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dc.contributor.advisorLyster, Elda Susan.
dc.creatorNkabinde, Cyril Thamsanqa.
dc.date.accessioned2011-09-14T05:59:47Z
dc.date.available2011-09-14T05:59:47Z
dc.date.created2002
dc.date.issued2002
dc.identifier.urihttp://hdl.handle.net/10413/3641
dc.descriptionThesis (M.Ed.) - University of Natal, 2002en_US
dc.description.abstractPublic policy can take a wide range of forms, from broad statements of goals to more specific statements of intention (De Clercq 1997 cited in Kallaway et al 1997). Policy can be expressed in speeches, official statements, court decisions, laws and regulations, all of which embody the authority to define goals and priorities. Policy also provides a framework for taking action and lends legitimacy to implementation and evaluation purposes (Ray and Poonwansie 1987 cited in Ovando, 1999). The outcomes of a policy depend critically on the resources allocated to its support and the institutional arrangements mobilized in its implementation. Despite the introduction and implementation of the new Language in Education Policy (1997), policies and legislation enacted by the new government in South Africa to redress the imbalances of the past, especially in terms of promoting the marginalized African languages, and recognising language diversity and choice, the status and use of African languages in schools has not improved. The purpose of this study was to examine the impact of the current language policy on an adult centre that is Phindangene Adult Centre. This study sought to investigate learners and teachers attitudes towards the Language In Education Policy. It also aimed to demonstrate how language choices were made at Phindangene AEC, and whose interests they served. Different research instruments were used for data collection. A written questionnaire and semi-structured interviews were used to gather data from the respondents. Observation and official records were also used to supplement this. This study showed that there was a big difference between the language policy of the country and language practice at Phindangene AEC. In the light of the major findings the study recommends the following: • Student's primary language should be incorporated into the instructional program. • A holistic approach to teacher development should be adopted which provides teachers with basic skills and concepts in curriculum development through seminars and workshops. • Much more effort should go into developing and providing learning materials and textbooks that are more appropriate to adult learners. • School governing bodies need to familiarize themselves with the new Language in Education Policy. • It is the responsibility of the Department of Education to make sure that each adult centre gets a copy of the language policy.en_US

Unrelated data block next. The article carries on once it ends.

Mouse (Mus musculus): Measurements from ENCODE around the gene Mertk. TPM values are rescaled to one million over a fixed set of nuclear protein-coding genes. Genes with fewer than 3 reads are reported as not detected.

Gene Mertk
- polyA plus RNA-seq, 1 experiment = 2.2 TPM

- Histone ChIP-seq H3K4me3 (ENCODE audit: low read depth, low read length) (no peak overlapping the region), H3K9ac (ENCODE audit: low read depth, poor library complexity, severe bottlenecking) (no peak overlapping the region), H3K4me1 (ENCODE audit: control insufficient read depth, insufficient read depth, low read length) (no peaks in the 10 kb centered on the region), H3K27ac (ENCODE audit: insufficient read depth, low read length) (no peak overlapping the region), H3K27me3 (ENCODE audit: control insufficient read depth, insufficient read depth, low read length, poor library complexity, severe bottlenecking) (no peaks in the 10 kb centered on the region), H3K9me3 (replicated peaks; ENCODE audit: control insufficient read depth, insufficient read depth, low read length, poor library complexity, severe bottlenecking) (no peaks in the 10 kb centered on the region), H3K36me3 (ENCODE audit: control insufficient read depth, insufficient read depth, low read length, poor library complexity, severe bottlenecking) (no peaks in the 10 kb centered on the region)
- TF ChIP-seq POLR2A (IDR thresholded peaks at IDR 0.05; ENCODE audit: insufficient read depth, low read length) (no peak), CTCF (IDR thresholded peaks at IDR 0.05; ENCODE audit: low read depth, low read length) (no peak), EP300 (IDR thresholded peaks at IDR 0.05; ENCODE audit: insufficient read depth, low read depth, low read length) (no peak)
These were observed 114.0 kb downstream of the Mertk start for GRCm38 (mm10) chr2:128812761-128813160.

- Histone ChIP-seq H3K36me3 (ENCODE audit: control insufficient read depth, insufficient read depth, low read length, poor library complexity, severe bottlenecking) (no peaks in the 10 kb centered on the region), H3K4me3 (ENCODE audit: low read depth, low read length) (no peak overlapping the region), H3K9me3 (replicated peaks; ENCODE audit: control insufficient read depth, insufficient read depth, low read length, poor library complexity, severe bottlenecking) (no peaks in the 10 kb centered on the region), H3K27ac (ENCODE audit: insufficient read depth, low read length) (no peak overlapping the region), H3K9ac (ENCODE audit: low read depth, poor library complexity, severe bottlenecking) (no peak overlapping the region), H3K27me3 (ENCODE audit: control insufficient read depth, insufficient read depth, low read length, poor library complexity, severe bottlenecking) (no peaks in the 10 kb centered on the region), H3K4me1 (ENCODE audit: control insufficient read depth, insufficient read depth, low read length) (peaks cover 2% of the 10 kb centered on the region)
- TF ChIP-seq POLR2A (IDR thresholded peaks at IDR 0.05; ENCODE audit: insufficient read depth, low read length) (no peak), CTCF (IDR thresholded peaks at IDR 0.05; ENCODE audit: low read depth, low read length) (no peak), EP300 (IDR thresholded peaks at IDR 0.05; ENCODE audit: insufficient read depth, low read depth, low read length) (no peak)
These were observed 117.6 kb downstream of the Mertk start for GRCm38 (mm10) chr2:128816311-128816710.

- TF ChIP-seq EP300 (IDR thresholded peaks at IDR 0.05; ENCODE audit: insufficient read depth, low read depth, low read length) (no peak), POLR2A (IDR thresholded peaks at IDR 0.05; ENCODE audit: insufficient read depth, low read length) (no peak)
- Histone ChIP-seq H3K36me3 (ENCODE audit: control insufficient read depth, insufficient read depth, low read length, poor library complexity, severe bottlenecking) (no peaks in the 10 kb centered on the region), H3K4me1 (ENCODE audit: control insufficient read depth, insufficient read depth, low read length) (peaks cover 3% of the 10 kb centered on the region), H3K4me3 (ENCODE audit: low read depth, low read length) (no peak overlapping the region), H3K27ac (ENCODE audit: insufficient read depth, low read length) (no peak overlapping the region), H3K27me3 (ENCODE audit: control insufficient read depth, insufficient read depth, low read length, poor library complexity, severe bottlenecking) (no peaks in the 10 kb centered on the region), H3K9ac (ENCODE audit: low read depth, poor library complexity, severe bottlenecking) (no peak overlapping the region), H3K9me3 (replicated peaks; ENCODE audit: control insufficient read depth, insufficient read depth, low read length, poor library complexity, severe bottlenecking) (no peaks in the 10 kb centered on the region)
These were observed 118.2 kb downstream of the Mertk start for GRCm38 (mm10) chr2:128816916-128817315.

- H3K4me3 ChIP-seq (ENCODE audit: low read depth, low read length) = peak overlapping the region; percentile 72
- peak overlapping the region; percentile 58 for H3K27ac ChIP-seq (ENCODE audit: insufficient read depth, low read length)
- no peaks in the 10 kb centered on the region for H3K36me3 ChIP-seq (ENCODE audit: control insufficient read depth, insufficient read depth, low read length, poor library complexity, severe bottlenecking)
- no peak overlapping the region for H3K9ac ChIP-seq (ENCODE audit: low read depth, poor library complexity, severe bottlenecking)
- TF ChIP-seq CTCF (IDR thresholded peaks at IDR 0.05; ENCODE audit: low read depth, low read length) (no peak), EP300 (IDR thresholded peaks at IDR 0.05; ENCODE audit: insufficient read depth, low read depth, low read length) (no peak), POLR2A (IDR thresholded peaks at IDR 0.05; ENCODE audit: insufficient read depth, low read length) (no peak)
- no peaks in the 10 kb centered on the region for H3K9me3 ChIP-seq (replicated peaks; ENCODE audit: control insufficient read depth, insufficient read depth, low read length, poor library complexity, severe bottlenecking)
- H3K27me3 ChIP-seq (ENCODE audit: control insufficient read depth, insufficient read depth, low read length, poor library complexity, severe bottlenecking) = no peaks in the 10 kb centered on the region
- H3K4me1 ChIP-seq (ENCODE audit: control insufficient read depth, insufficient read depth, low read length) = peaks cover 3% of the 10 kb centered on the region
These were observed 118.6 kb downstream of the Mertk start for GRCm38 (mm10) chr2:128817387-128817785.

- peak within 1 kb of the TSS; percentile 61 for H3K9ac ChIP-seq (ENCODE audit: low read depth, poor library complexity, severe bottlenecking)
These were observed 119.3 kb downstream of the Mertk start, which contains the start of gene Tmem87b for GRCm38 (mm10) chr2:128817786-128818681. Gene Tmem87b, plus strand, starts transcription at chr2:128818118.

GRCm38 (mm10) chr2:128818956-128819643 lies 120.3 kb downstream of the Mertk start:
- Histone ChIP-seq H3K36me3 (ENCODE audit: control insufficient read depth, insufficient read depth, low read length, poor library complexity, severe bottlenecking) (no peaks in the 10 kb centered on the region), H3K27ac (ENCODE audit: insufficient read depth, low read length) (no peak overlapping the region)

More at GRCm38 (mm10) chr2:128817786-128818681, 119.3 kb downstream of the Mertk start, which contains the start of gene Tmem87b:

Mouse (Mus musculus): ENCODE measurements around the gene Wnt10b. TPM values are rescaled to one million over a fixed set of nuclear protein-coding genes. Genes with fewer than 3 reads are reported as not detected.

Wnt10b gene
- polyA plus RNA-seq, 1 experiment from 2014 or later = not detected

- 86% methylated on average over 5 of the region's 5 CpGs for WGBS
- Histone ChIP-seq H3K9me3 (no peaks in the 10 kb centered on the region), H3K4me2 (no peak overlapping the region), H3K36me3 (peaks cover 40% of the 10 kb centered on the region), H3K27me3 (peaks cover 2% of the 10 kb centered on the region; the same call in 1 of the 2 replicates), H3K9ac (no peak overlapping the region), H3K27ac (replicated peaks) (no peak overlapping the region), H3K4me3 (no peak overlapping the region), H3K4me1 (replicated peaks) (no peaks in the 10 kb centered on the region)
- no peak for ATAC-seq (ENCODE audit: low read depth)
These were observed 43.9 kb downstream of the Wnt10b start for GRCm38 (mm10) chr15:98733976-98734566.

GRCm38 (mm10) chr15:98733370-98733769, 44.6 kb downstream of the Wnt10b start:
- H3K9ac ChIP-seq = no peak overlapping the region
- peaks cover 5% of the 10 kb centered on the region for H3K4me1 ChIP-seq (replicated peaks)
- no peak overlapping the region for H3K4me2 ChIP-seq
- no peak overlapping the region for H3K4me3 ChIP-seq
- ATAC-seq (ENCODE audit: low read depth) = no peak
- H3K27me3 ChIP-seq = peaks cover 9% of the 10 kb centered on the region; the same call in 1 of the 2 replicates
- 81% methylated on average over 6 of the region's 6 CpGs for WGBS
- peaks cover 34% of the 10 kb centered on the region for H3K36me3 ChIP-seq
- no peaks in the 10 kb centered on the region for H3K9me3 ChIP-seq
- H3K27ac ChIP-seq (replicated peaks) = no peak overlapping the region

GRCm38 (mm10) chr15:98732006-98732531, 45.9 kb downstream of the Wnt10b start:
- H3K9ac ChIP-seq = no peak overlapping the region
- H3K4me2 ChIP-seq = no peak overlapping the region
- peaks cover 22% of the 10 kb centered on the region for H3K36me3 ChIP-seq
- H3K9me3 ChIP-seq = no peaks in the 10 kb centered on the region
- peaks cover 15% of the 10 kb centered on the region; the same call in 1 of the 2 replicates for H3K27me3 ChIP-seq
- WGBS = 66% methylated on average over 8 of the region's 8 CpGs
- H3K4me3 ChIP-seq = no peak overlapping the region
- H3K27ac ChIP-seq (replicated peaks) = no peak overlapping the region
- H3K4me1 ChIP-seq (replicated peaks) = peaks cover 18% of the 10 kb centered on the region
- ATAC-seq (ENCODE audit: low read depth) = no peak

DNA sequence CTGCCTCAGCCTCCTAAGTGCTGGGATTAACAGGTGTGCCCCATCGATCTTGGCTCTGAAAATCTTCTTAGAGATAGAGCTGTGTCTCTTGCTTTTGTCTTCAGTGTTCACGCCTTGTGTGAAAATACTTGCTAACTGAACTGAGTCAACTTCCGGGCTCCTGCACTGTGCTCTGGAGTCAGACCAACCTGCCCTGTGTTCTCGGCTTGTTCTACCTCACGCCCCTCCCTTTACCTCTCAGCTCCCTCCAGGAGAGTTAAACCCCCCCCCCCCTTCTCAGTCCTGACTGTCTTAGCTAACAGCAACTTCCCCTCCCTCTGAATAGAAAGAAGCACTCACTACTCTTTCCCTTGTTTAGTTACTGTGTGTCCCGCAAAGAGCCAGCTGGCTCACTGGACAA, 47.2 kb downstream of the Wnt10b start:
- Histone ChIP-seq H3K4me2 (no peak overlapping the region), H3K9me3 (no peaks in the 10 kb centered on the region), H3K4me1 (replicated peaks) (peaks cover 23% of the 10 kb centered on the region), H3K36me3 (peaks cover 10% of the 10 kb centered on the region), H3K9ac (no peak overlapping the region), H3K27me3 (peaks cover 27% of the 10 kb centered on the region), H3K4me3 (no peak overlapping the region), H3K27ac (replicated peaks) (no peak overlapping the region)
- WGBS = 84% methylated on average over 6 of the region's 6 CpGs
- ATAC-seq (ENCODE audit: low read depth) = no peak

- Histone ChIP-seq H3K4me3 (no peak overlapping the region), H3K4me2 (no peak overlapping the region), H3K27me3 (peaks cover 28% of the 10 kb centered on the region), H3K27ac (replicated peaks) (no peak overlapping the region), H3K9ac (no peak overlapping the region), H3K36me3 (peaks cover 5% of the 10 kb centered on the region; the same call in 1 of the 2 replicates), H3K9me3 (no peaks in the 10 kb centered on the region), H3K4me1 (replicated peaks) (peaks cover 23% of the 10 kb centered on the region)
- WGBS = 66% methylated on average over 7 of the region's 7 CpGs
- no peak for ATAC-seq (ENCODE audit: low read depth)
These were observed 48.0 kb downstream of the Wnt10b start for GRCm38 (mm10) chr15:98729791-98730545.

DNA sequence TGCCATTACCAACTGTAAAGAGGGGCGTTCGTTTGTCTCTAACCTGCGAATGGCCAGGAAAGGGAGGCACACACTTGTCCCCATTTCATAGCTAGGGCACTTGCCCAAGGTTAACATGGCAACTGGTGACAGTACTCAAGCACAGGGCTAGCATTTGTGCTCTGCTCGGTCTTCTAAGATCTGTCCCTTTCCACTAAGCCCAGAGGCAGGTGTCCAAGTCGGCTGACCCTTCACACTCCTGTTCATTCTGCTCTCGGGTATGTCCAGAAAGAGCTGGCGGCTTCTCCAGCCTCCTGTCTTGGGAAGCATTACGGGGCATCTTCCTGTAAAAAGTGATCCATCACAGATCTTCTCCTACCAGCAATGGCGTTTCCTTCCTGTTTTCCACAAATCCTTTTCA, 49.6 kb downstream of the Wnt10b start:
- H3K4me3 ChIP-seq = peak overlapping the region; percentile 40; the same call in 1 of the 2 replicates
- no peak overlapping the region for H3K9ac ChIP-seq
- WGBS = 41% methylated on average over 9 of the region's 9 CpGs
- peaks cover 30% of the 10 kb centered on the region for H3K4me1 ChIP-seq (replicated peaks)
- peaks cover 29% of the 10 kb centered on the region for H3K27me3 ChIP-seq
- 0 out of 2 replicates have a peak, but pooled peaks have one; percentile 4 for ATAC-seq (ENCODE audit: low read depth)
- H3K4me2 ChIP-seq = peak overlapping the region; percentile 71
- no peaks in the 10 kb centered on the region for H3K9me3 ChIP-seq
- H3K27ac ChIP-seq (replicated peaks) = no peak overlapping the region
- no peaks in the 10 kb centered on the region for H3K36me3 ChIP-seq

dc.language.isoenen_US
dc.subjectLanguagea nd education--South Africa.en_US
dc.subjectAdult education--South Africa.en_US
dc.subjectLanguage policy--South Africa.en_US
dc.subjectTheses--Adult education.en_US
dc.titleAn assessment of the impact of current language policy pertaining to adult basic education and training at Phindangene adult education centre (Lamontville).en_US
dc.typeThesisen_US


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